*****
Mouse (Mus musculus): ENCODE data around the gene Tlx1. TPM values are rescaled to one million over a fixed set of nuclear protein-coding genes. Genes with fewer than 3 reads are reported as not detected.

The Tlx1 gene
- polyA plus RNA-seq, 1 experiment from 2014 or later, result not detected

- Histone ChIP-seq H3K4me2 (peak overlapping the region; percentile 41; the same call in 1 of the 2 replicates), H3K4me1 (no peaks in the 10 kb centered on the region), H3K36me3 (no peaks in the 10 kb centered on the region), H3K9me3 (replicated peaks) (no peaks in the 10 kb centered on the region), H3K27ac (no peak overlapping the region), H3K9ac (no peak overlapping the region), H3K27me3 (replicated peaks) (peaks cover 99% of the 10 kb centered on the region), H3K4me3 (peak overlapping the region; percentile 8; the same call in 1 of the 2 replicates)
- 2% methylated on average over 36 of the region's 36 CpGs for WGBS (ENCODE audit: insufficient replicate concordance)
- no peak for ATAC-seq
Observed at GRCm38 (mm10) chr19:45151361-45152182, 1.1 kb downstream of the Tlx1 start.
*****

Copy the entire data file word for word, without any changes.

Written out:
Mouse (Mus musculus): ENCODE data around the gene Tlx1. TPM values are rescaled to one million over a fixed set of nuclear protein-coding genes. Genes with fewer than 3 reads are reported as not detected.

The Tlx1 gene
- polyA plus RNA-seq, 1 experiment from 2014 or later, result not detected

- Histone ChIP-seq H3K4me2 (peak overlapping the region; percentile 41; the same call in 1 of the 2 replicates), H3K4me1 (no peaks in the 10 kb centered on the region), H3K36me3 (no peaks in the 10 kb centered on the region), H3K9me3 (replicated peaks) (no peaks in the 10 kb centered on the region), H3K27ac (no peak overlapping the region), H3K9ac (no peak overlapping the region), H3K27me3 (replicated peaks) (peaks cover 99% of the 10 kb centered on the region), H3K4me3 (peak overlapping the region; percentile 8; the same call in 1 of the 2 replicates)
- 2% methylated on average over 36 of the region's 36 CpGs for WGBS (ENCODE audit: insufficient replicate concordance)
- no peak for ATAC-seq
Observed at GRCm38 (mm10) chr19:45151361-45152182, 1.1 kb downstream of the Tlx1 start.